Whodunnit fans, rejoice! A Haunting in Venice is the best outing from Kenneth Branagh's Hercule Poirot saga to date — an ingenious, twisty and surprisingly scary murder mystery.
This third instalment has everything working in its favour, including a highly effective spooky atmosphere and a top-notch cast (scandal-free! No Johnny Depp or Armie Hammer here). It's also all the better for adapting a lesser known story, providing freshness and unpredictability away from a well-known ending like in Murder on the Orient Express, and relying on real locations instead of the ugly digitally generated landscapes in Death on the Nile.
With his gloriously large moustache, Branagh's famed detective is back with a much-needed new angle for the growing saga.
Set in 1947's Venice, the movie is a splendid balance of mystery, horror and a bit of comedy, honouring the whodunnit genre in a way that would have made Agatha Christie proud — perhaps even a tiny bit scared.
Based very loosely on Christie's Hallowe'en Party, the story follows a retired Poirot as he gets unexpectedly drawn to a new case by renowned mystery writer Ariadne Oliver (Tina Fey).
The author wants the detective, alongside his loyal bodyguard Vitale Portfoglio (Riccardo Scamarcio), to attend a séance in a Venetian palazzo, where famous singer Rowena Drake (Yellowstone's Kelly Reilly) wants to contact her deceased daughter, Alice.
Presiding over the ritual is the enigmatic Mrs Reynolds (Michelle Yeoh), who believes she can talk to the dead and convey their messages through a typewriter – no need for an Ouija board here.
Helped by Romani siblings and assistants Desdemona (Emma Laird) and Nicholas (Ali Khan), whose dream is to live in Missouri because they are obsessed with the movie Meet Me in St Louis, Reynolds knows how to turn her job into a spectacle, whether it's real or not.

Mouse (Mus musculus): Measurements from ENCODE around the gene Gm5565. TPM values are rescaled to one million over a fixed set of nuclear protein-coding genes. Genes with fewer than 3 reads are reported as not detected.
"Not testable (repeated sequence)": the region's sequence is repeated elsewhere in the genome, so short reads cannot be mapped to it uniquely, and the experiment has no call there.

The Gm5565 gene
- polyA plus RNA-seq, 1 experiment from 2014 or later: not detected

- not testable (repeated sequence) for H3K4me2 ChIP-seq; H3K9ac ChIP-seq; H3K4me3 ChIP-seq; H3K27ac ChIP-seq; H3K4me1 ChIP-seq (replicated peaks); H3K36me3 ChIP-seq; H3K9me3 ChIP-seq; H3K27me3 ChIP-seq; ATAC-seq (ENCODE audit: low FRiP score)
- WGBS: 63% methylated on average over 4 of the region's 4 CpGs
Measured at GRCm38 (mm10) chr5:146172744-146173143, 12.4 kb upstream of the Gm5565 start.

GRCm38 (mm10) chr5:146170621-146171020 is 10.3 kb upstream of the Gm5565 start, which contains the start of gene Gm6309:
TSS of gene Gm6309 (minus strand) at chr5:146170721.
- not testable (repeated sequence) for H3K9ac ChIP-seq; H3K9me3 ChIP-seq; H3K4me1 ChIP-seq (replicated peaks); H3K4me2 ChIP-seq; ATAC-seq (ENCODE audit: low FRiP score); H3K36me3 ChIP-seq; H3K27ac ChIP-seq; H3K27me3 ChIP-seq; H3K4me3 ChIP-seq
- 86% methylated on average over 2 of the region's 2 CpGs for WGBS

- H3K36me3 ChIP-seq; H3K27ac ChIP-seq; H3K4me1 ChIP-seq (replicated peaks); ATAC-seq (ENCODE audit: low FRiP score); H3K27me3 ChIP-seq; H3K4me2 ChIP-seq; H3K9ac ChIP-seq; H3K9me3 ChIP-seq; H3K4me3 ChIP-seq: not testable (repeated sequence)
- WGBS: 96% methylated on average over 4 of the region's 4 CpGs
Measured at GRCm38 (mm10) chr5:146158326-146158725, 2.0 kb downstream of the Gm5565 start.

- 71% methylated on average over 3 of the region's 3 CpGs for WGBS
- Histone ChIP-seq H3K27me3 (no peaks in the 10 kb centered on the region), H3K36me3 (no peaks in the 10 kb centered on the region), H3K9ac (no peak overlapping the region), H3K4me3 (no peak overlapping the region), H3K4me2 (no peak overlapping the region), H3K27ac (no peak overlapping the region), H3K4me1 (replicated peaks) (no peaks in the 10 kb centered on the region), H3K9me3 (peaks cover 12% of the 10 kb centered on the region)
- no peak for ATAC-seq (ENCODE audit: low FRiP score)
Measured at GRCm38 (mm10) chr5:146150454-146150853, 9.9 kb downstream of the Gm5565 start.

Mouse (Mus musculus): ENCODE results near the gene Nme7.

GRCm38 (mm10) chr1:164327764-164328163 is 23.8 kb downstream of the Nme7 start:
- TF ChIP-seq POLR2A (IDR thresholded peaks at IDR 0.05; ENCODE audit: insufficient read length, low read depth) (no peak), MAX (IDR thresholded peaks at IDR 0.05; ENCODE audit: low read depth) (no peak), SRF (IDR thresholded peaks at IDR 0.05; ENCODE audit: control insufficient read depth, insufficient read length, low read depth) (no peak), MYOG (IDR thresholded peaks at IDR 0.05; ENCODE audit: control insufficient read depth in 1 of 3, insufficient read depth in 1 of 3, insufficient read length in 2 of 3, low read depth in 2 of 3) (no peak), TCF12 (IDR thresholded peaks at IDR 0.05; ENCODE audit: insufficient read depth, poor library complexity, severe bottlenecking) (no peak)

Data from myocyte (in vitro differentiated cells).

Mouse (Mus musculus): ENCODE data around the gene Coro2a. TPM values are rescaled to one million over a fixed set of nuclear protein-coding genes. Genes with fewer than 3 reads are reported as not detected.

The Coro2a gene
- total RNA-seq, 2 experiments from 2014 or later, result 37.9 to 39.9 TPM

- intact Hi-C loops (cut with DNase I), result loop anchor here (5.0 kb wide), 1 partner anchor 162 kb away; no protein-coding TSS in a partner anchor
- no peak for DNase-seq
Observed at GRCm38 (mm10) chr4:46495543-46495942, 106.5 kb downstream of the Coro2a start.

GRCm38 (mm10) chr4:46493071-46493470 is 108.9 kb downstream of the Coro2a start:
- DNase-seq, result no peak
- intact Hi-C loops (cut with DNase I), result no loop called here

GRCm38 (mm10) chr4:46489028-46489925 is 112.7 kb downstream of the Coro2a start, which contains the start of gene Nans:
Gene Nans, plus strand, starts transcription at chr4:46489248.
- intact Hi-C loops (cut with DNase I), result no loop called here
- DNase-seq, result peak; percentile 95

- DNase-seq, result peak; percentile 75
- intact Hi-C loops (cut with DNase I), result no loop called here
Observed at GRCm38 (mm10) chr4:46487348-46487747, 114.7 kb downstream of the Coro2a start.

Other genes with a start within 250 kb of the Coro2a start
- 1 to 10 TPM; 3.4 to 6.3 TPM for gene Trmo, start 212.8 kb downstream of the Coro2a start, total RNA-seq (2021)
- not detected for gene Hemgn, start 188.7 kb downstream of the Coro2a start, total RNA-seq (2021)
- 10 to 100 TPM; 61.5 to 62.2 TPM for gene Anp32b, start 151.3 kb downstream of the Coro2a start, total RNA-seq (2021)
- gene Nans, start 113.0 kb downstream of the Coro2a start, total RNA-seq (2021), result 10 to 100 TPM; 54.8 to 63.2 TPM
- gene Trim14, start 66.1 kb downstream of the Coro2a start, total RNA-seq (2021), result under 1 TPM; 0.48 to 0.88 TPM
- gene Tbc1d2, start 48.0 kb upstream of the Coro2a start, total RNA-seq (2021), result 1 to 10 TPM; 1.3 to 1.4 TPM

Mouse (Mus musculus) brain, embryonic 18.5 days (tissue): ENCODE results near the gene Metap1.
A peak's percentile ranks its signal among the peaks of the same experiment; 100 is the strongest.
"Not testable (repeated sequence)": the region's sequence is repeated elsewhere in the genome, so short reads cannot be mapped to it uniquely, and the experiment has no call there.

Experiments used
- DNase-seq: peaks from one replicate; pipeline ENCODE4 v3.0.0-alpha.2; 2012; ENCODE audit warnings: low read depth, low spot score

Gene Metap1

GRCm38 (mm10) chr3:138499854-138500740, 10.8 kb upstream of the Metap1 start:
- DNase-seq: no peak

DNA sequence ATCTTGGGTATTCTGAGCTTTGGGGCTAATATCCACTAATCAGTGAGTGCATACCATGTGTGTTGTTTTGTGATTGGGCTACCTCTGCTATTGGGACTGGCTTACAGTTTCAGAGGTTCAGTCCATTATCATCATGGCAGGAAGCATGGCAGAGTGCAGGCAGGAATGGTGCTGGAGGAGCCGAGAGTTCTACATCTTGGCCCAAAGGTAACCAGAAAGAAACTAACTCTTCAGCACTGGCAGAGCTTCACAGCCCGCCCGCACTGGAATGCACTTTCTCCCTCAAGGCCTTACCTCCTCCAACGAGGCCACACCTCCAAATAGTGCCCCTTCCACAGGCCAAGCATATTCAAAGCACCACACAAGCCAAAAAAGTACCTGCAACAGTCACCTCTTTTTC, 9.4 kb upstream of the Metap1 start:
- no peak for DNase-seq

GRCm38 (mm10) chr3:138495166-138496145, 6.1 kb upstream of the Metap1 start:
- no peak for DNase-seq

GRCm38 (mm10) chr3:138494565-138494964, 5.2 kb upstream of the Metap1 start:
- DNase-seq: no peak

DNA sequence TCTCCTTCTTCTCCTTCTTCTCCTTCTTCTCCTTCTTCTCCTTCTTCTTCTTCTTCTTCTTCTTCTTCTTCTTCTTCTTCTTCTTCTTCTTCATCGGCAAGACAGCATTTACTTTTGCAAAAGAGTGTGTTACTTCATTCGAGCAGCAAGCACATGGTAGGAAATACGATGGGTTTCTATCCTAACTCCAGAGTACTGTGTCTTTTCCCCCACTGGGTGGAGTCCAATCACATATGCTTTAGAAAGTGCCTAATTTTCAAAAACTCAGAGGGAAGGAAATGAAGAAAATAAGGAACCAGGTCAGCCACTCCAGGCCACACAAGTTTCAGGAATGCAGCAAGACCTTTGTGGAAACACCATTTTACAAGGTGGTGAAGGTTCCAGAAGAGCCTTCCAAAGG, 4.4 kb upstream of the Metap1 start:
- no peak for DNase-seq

Among the rest of the attendees are some of Alice's acquaintances, including ex-boyfriend Maxime Gerrards (Kyle Allen), superstitious maid Olga Seminoff (Camille Cottin), unstable doctor Leslie Ferrier (Jamie Dornan) and Ferrier's incredibly smart young son, Leopold (Belfast's Jude Hill).
When the psychic shockingly reveals Alice Drake didn't kill herself, but was in fact murdered, the doors of the Palazzo close and Poirot ends — temporarily? — his retirement.
There is a murderer among them, and he's going to find out who it is. How could he not?
A Haunting in Venice is deliciously classical, all the traditional rules of the whodunnit laid out for the viewers to enjoy. It's like a Cluedo board opens before our eyes, with characters tagged with incredible clarity and a layered mystery taking shape with each discovery.
Borrowing the wickedness and taste for true crime from her Only Murders in the Building character, Tina Fey is a great presence in the cast, particularly as Poirot's direct contrast and comic relief amidst the tension of the situation.
Despite having been retired for a while, Poirot is still battling inner demons, from war trauma to the loss of former lover Katherine. Luckily, we don't get any flashbacks and the story doesn't focus too much on his past, instead using what we know about the detective to feed into the ghostly atmosphere of the setting.
Here, this highly rational detective is confronted by seemingly inexplicable events, testing the limits of what he is willing to believe. The clash between scepticism and superstition is one of the greatest themes of the story.
Using lens distortion effects and purposefully crooked shots that evoke German Expressionist movies, Branagh dives into a nightmarish version of Venice, where "every house is haunted or cursed". It makes the movie a good double-feature match for Nicholas Roeg's disturbing Don't Look Now, minus the girl in the red coat. Thank God for that.
Atmospheric and immersive, A Haunting in Venice is a truly eerie experience if one is willing to submit to it.
Each letter marked in the séance's typewriter is a thunderous blow as the shadows move in terrifying shapes on the palazzo's ancient walls and the rain falls mercilessly on the outside, turning the canals into an angry sea trapping the protagonists inside the building.
At some points, the movie leans too much into this carefully constructed setting and its unfortunate weather forecast, but it pays off as the tension builds up to a revealing climax.
Despite not being particularly innovative, the movie is incredibly tasteful while playing its storytelling cards cleverly. There's no doubt Branagh has learned from previous mistakes, raising the level of the saga and delivering an instant Halloween classic.
A Haunting in Venice is out now in cinemas.
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